Quality tires are essential for staying safe on the road. They’re especially vital in the winter when snow and ice can make it tough for worn-down tread to grip the road. However, falling temperatures can sometimes cause problems, so it’s important for drivers to know the risks and understand when a replacement may be necessary to stay safe.
How Does Cold Weather Affect Tires?
Cold air is denser than warm air. This means that when temperatures drop significantly, the air in your tires condenses and causes the pressure to drop. If your tires were properly inflated in warm weather, this may leave them slightly deflated during winter. When this happens, it leaves more of the surface in contact with the road, leaving them more vulnerable to punctures. It also flattens out the tread, making it more difficult for them to grip the road in slick conditions.
When Is It Time to Get New Ones?
Check your tire pressure about once per month to make sure it’s within the recommended range outlined in your owner’s manual. Do this when the tires are cold, since they tend to warm up once you start driving, which causes the air pressure to increase. If the pressure is too low, fill them until they reach the recommended PSI. However, you need to continue monitoring them throughout the year. If you’re constantly filling them up, it may be time for new tires.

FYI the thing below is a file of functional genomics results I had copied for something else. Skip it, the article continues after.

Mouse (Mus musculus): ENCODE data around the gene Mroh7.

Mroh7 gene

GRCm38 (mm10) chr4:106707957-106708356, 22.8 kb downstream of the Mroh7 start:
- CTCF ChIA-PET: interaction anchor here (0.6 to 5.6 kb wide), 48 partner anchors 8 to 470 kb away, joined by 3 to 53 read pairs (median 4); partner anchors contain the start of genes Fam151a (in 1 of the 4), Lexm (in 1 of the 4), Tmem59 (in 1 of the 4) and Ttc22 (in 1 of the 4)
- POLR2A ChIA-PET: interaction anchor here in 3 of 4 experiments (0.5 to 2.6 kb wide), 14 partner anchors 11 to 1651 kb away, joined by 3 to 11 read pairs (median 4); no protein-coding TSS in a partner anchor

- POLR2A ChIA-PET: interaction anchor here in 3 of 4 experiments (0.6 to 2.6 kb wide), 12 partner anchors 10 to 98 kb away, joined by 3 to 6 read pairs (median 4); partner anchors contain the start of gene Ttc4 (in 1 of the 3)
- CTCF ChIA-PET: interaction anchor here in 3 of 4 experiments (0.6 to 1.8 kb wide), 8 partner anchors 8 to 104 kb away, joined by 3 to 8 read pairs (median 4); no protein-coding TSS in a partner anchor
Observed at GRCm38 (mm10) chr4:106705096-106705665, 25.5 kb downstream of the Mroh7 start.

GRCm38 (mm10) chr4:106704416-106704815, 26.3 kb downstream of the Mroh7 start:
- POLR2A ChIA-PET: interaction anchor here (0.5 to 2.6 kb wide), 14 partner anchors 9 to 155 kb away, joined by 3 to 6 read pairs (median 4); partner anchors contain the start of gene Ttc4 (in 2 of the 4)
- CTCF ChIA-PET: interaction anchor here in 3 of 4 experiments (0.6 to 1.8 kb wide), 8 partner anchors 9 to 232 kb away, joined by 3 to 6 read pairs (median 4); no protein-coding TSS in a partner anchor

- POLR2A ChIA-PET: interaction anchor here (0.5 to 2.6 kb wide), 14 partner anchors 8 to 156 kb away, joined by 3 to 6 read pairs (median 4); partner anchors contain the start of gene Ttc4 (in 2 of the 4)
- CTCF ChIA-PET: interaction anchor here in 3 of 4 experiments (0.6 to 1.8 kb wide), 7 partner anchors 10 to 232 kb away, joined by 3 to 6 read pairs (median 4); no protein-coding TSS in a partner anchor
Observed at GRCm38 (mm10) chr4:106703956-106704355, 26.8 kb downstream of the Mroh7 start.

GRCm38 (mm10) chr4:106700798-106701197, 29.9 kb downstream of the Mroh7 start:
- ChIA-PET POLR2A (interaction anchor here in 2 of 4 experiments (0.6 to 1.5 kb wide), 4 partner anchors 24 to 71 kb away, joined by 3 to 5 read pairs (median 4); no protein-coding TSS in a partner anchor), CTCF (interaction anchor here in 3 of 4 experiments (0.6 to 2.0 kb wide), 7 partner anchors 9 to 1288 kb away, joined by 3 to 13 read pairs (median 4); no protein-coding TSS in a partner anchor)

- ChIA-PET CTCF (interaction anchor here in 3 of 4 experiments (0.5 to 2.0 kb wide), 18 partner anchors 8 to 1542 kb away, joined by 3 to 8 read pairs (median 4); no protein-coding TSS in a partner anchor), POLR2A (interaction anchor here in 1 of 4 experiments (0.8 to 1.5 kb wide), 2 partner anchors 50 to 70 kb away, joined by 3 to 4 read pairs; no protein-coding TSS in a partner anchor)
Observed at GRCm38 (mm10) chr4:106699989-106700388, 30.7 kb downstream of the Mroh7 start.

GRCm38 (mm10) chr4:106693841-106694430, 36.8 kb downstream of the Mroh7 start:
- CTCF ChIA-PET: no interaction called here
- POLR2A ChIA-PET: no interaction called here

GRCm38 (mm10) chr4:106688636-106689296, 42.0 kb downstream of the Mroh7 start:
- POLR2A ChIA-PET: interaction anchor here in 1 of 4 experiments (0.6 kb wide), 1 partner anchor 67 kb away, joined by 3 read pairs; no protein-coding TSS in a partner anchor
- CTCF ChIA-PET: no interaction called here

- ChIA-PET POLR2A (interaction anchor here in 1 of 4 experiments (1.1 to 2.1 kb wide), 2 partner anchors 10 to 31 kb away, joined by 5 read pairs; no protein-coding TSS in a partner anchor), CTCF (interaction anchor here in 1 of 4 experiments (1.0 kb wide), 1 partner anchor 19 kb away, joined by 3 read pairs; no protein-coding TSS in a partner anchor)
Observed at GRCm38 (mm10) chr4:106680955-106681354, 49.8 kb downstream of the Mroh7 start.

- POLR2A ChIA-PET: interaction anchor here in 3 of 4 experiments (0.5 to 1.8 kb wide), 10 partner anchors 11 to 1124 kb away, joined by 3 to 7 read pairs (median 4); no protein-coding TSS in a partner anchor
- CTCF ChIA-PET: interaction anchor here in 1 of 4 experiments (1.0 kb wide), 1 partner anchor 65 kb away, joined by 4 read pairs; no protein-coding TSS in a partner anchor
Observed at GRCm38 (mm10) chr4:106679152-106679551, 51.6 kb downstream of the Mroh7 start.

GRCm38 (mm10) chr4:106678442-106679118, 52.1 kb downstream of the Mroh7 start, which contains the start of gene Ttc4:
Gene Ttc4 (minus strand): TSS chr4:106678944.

You should also inspect the tread regularly to make sure it’s wearing down evenly and isn’t bare. To check the tread, place a penny in between the grooves. If you can see the top of Lincoln’s head, it’s time to replace the tire.
If it’s time for you to get new tires, 21 Ave Tire Repair in Paterson, NJ, can help. They offer new tires and wheels at discount prices, including inventory from top brands like Bridgestone®, Michelin®, and Goodyear®. The team of licensed professional also offers mobile and on-site repair services to help drivers plug and patch flats quickly. Visit the company’s website to see a full selection of brands and services. To request assistance, call (973) 225-0923.